9. Crosspatch says:

    This seems interesting because it would imply that El Nino conditions would be less likely to occur during periods of extreme solar minima. I recall reading a paper that said during the LIA there appeared to be a pattern of persistent La Nina conditions in the equatorial Pacific. Putting that fact together with the fact that the LIA was a period of long term solar quiescence, we might now have some longer term evidence that this does actually happen.

  10. stpaulchuck says:

    why do you people keep trying to ‘prove’ that the sun is the major driver of our global temperature both directly and indirectly??

    Everyone knows it’s cow farts and backyard grills. The CO2 is all. All hail the CO2 and it’s prophet the Goreacle!

  11. oldbrew says:

    Climate models may need an update…

    “Soon enough, we realized that the magnitude of the wind anomalies that we detected in observations simply could not be explained by radiative considerations alone. We thought that if it comes from the sun, there must be another mechanism that amplifies the weakening of the Walker circulation,” said Prof. Lesley Gray of University of Oxford.

    With the aid of a global climate model, this mechanism was found in the dynamical coupling between the atmosphere and ocean circulation in the tropical Pacific. [bold added]
    – – –
    If radiative factors alone don’t cut it – no CO2 ‘control knob’. But we knew that anyway 😎

  12. Phoenix44 says:

    If climate is chaotic and non-linear then small changes can cause big changes.

  13. oldbrew says:

    APRIL 2, 2019
    Natural climate processes overshadow recent human-induced Walker circulation trends
    by Institute for Basic Science

    A new study, published this week in the journal Nature Climate Change, shows that the recent intensification of the equatorial Pacific wind system, known as Walker Circulation, is unrelated to human influences and can be explained by natural processes. This result ends a longstanding debate on the drivers of an unprecedented atmospheric trend, which contributed to a three-fold acceleration of sea level rise in the western tropical Pacific, as well as to the global warming hiatus. [bold added]

    https://phys.org/news/2019-04-natural-climate-overshadow-human-induced-walker.html
    – – –
    ‘recent human-induced Walker circulation trends’ – the ones we made up earlier?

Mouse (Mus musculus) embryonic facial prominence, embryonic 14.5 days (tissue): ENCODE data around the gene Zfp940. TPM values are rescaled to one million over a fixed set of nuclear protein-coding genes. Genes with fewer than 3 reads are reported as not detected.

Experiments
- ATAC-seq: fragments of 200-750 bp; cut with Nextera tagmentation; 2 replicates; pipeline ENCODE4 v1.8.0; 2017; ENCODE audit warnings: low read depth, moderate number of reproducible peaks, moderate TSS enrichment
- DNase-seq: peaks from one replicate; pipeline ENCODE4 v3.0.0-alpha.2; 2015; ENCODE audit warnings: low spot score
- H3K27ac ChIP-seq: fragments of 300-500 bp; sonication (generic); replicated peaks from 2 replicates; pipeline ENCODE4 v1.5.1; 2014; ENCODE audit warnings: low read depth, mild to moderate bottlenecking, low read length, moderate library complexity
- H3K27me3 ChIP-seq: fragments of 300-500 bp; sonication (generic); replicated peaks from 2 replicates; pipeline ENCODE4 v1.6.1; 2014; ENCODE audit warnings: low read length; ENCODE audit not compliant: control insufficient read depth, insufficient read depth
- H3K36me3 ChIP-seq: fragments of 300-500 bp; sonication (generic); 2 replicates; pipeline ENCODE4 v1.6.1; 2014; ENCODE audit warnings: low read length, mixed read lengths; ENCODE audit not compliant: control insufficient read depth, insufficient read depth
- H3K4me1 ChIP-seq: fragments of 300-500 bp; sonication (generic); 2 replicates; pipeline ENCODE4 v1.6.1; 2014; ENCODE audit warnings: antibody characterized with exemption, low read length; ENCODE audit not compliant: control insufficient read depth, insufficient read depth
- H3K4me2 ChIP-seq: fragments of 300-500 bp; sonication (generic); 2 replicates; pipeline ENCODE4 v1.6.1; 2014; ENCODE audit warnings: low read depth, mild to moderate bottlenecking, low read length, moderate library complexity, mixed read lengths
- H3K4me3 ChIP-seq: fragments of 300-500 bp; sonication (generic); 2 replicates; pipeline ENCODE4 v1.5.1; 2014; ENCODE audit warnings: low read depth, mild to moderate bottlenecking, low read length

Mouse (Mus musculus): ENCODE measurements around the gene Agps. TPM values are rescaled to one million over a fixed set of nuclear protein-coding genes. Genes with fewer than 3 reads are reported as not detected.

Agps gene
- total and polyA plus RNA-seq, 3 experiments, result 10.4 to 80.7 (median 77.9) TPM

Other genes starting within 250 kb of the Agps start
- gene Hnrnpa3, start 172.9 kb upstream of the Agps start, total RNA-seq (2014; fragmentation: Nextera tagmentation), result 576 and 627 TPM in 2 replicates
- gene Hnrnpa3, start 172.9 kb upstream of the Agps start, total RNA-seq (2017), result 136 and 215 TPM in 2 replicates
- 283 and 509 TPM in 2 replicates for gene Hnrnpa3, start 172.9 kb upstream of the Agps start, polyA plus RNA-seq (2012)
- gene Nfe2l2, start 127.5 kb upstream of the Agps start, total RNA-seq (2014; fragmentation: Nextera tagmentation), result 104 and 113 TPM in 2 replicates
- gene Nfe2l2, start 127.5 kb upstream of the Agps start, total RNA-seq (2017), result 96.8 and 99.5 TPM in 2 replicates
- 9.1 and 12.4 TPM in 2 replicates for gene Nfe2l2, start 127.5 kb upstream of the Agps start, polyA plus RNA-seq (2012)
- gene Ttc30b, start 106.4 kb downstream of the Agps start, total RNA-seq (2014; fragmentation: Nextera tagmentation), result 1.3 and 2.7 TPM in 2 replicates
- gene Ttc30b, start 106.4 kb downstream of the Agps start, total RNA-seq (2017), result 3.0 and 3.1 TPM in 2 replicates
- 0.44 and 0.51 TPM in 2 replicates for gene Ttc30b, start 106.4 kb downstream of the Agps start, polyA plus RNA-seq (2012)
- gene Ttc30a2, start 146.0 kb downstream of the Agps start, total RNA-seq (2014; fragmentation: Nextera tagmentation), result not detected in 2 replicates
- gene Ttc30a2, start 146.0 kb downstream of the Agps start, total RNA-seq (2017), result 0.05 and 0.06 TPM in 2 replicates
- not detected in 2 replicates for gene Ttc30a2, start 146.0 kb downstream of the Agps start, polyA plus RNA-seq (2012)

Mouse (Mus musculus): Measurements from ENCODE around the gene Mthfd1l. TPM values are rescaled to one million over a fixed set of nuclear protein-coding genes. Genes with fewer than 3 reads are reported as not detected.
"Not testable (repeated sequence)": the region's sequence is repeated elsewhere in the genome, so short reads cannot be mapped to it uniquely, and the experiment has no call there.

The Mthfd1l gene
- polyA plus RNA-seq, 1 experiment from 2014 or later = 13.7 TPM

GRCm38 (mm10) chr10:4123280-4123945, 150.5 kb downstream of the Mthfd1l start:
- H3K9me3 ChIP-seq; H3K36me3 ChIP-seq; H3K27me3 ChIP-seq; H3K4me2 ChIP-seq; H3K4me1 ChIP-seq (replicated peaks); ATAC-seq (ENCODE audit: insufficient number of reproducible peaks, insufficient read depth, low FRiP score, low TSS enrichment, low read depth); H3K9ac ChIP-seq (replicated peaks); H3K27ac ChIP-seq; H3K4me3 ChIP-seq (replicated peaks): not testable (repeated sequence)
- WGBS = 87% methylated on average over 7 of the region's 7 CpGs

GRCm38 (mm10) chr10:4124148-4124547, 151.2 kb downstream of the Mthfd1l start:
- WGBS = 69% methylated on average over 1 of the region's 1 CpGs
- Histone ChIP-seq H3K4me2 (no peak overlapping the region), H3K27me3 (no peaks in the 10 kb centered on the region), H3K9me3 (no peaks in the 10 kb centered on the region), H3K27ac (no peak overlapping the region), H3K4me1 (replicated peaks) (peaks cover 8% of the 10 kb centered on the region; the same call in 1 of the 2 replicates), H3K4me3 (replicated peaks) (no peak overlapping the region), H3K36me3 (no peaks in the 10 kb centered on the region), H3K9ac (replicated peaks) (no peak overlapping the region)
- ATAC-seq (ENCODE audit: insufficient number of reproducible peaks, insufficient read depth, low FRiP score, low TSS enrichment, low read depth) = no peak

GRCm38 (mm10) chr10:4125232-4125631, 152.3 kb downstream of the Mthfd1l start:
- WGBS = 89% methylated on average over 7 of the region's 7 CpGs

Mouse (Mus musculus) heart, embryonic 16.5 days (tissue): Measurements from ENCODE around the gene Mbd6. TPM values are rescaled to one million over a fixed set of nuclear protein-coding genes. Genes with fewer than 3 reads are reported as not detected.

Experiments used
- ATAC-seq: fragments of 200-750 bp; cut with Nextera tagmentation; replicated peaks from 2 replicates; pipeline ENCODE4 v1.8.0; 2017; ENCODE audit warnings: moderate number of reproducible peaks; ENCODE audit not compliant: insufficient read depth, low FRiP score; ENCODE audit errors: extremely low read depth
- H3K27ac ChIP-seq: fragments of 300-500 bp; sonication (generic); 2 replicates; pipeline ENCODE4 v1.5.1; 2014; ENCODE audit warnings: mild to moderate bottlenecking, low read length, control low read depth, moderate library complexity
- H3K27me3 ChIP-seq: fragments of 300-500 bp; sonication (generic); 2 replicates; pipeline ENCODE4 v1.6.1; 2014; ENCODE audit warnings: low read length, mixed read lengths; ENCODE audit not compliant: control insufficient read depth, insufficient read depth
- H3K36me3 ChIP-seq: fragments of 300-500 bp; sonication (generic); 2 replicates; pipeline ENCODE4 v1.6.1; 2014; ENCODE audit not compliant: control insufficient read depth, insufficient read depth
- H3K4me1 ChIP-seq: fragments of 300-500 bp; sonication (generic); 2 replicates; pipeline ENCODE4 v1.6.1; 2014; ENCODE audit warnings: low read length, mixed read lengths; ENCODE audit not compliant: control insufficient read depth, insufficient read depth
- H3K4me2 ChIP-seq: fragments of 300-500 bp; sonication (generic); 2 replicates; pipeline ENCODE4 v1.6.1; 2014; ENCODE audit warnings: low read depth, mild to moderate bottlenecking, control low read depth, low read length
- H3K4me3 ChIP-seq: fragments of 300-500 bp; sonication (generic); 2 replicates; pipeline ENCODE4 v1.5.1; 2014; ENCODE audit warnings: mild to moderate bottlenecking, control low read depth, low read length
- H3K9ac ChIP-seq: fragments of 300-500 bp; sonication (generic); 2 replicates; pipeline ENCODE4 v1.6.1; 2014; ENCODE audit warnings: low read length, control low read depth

‘global warming hiatus’ – the one some alarmists pretend doesn’t/didn’t exist?

    Quote: In contrast to the observed strengthening, the majority of climate computer models simulate a gradual weakening of the Walker Circulation when forced by increasing greenhouse gas concentrations (see Figure 1). “The discrepancy between climate model projections and observed trends has led to speculations about the fidelity of the current generation of climate models and their representation of tropical climate processes,” said Eui-Seok Chung, researcher from the Center for Climate Physics, Institute for Basic Science, South Korea, and lead author of the study. [bold added]

    Fidelity issues of climate models? Oh dear 😁

    Quote: Given the high levels of natural decadal variability in the tropical Pacific, it would take at least two more decades to detect unequivocally the human imprint on the Pacific Walker Circulation (see Figure 1, right panel).

    That’s a side-splitter 🤣

  14. Here is evidence that confirms that there is a weakening (or slow down) of the Walker Circulation at times near solar maximum.

    https://astroclimateconnection.blogspot.com/2019/04/evidence-that-11-year-solar-cycle.html

    My evidence is in agreement with a recently published paper:

    Slow Down of the Walker circulation at solar cycle maximum
    Stergios Misios, Lesley J. Gray, Mads F. Knudsen, Christoffer Karoff, Hauke Schmidt, & J. D. Haigh
    PNAS published ahead of print March 29, 2019 https://doi.org/10.1073/pnas.1815060116

    The authors of this paper provide robust evidence that the solar (sunspot) cycle affects decadal variability in the tropical Pacific. Using the analysis of independent observations, they demonstrate a slowdown of the Pacific Walker Circulation (PWC) at solar cycle maximum.

  15. oldbrew says:

    From the PNAS paper:

    Given that the radiative imbalance at the top of the atmosphere barely exceeds 0.18 W/m2 between Smin and Smax, radiative forcing alone suggests a very modest global mean surface warming of only 0.08–0.16 K

Leave a Reply

Fill in your details below or click an icon to log in:

WordPress.com Logo

You are commenting using your WordPress.com account. Log Out /  Change )

Google photo

You are commenting using your Google account. Log Out /  Change )

Twitter picture

You are commenting using your Twitter account. Log Out /  Change )

Facebook photo

You are commenting using your Facebook account. Log Out /  Change )

Connecting to %s